In music, instrumentation is the particular combination of musical instruments employed in a composition, and the properties of those instruments individually. Instrumentation is sometimes used as a synonym for orchestration. This juxtaposition of the two terms was first made in 1843 by Hector Berlioz in his Grand traité d’instrumentation et d’orchestration modernes, and various attempts have since been made to differentiate them. Instrumentation is a more general term referring to an orchestrator's, composer's or arranger's selection of instruments in varying combinations, or even a choice made by the performers for a particular performance, as opposed to the narrower sense of orchestration, which is the act of scoring for orchestra a work originally written for a solo instrument or smaller group of instruments .
In the context of computer programming, instrumentation refers to an ability to monitor or measure the level of a product's performance, to diagnose errors and to write trace information. Programmers implement instrumentation in the form of code instructions that monitor specific components in a system (for example, instructions may output logging information to appear on screen). When an application contains instrumentation code, it can be managed using a management tool. Instrumentation is necessary to review the performance of the application. Instrumentation approaches can be of two types: Source instrumentation and binary instrumentation.
Usage examples of "instrumentation".
Brattleboro library, making great use of their interlibrary loan services, studying navigation, star charts, instrumentation, and related subjects.
There was lots of legroom and a complex array of digital instrumentation visible all around, none of which he recognized.
Since according to the steadily lengthening list of benchmarks being provided by the instrumentation there was no neurobiological basis for such enlargement, it had to be a scanner error.
It is regrettable they were not fitted with instrumentation able to fully monitor the neurochemical changes that within their systems took place while under fire they were.
The other instrumentation was mostly fiddles, flutes, and whistles, but there were also a pair of mandolins, a guitar, bodhrans, and the inevitable tenor banjo playing too loud above it all.
Standing over their camouflaged burrows, he methodically fried the subsurface instrumentation that had governed their actions.
He went to it and began sorting through the things he found there, returning with a clamplike device, making adjustments to its instrumentation, setting it.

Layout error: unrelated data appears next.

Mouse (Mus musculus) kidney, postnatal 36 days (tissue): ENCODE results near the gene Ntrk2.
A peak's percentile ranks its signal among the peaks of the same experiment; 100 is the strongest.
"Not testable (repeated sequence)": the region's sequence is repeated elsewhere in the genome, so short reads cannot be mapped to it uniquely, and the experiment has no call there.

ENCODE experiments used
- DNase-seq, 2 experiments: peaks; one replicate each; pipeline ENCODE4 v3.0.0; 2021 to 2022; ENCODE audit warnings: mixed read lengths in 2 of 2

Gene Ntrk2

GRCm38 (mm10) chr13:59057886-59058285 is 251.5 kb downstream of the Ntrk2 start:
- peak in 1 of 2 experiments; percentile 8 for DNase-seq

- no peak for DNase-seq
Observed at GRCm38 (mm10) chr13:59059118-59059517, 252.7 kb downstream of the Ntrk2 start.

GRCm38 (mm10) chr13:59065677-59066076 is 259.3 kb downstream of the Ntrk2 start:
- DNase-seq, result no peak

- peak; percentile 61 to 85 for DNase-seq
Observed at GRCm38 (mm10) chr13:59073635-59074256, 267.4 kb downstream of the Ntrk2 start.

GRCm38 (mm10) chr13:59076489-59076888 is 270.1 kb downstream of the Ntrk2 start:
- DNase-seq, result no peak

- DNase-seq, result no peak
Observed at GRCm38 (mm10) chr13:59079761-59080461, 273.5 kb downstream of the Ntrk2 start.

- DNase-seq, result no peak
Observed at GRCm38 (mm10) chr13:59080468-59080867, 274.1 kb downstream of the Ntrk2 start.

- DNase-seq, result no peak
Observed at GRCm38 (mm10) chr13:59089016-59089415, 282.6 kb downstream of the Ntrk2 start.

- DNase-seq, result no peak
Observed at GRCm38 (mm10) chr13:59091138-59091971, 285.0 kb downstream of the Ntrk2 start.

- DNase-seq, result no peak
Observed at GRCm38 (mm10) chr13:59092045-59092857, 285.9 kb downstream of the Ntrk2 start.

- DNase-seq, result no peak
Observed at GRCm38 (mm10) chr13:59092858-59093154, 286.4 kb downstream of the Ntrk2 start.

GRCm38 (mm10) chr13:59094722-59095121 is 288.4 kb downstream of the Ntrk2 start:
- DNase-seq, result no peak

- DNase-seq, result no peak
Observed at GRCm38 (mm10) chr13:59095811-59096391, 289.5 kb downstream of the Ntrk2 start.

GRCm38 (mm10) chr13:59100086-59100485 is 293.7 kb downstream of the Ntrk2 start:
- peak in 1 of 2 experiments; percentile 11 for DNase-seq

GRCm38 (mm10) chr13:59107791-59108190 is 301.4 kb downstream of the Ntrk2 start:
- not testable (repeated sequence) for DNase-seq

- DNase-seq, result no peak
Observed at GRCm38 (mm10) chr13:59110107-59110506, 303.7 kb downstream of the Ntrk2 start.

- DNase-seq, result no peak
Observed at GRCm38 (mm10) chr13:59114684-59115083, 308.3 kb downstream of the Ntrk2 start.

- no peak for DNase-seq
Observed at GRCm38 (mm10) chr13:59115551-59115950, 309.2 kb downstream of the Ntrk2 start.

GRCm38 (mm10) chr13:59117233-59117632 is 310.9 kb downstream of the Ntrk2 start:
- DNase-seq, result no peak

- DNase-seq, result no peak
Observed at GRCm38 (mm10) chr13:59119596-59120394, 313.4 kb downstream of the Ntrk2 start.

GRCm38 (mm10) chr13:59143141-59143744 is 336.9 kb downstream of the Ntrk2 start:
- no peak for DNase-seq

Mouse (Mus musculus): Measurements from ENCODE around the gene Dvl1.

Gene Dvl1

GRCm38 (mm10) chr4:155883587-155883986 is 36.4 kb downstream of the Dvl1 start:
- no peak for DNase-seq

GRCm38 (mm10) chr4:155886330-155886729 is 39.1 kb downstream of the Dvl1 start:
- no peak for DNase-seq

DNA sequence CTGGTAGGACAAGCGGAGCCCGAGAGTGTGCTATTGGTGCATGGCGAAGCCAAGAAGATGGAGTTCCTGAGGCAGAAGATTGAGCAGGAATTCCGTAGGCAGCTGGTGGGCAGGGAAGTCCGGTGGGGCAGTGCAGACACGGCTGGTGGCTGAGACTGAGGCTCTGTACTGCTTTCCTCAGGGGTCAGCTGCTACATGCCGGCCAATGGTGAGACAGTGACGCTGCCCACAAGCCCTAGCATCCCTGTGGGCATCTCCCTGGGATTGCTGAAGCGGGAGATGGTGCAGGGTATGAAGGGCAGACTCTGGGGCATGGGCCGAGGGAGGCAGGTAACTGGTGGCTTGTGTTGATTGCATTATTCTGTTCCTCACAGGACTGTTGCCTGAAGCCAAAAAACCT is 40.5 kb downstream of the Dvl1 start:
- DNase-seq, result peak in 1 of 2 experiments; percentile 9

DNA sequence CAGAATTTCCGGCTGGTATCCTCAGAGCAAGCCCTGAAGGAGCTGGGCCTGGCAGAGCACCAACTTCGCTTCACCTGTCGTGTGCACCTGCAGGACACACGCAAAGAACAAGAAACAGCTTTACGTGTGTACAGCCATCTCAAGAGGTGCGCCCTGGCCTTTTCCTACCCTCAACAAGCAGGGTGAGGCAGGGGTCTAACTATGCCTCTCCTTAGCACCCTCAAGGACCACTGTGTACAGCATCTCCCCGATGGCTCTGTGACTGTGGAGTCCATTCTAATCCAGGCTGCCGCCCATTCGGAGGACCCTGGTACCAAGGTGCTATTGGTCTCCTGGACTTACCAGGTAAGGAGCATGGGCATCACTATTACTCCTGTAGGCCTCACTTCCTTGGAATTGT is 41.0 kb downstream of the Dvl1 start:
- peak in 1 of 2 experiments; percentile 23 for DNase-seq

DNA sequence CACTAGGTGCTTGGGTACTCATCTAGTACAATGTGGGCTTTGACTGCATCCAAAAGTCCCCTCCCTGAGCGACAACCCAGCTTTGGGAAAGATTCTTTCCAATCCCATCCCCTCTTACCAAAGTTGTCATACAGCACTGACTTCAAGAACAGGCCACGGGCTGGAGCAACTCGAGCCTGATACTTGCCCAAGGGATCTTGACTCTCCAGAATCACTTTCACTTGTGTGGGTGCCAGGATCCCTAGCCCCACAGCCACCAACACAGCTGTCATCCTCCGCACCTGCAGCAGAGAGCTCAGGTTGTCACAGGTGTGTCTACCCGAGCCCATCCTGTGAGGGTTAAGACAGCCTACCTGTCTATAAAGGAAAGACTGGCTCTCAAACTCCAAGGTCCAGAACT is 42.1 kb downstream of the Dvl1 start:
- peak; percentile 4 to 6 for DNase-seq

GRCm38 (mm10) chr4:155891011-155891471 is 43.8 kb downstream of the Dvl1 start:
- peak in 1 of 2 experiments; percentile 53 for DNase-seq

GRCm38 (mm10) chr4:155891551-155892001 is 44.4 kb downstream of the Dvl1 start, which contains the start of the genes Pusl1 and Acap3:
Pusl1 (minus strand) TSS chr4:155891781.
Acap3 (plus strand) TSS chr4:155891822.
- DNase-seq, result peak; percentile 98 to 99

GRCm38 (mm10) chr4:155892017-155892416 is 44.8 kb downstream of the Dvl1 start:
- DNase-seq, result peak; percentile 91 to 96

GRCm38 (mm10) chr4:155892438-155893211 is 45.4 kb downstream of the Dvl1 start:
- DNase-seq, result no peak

In the rear of the building Millie Carnavon was carefully repacking delicate instrumentation.
The human was a spy, all right, whose operations had been monitored all along by sophisticated instrumentation aboard an as-yet-undetected interstellar craft.
How far removed delicious, exquisite Feiqa was from the motivated artifices, the lies and fabrications, the propaganda, the demeaning, sterile, unsatisfying, reductive, negative superficialities of antibiological roles, the prescriptions of an unnatural and pathological politics, the manipulative instrumentations of monsters and freaks.
In the laboratories of LeFever, there were spectrometers, gas liquid chromatographs, nuclear magnetic scanners, and other instruments, rapid and precise, with which to analyze and test aromatic substances, but since the worth of a fragrance depends upon its effect on the nose, scientific instrumentation could never hope to replace the sniffing snout of flesh as the final arbiter of fragrance value, and, by general agreement, Marcel's nose was the finest in the business.
A great number of experiments on living monkey brains, with miniaturized instrumentation of many different kinds, had established that while consciousness was thinking, amino-acid sequences were shifting, tub-ulin dimers in many different places in the brain were changing configuration, in pulsed phases.
A great number of experiments on living monkey brains, with miniaturized instrumentation of many different kinds, had established that while consciousness was thinking, amino-acid sequences were shifting, tubulin dimers in many different places in the brain were changing configuration, in pulsed phases.
The TOC's instrumentation ran off a portable fusion power plant adapted from the drive unit of a Frisian armored vehicle.
He found himself standing beside Dr Brohier, listening to two tech-nicians calling off the instrumentation checks.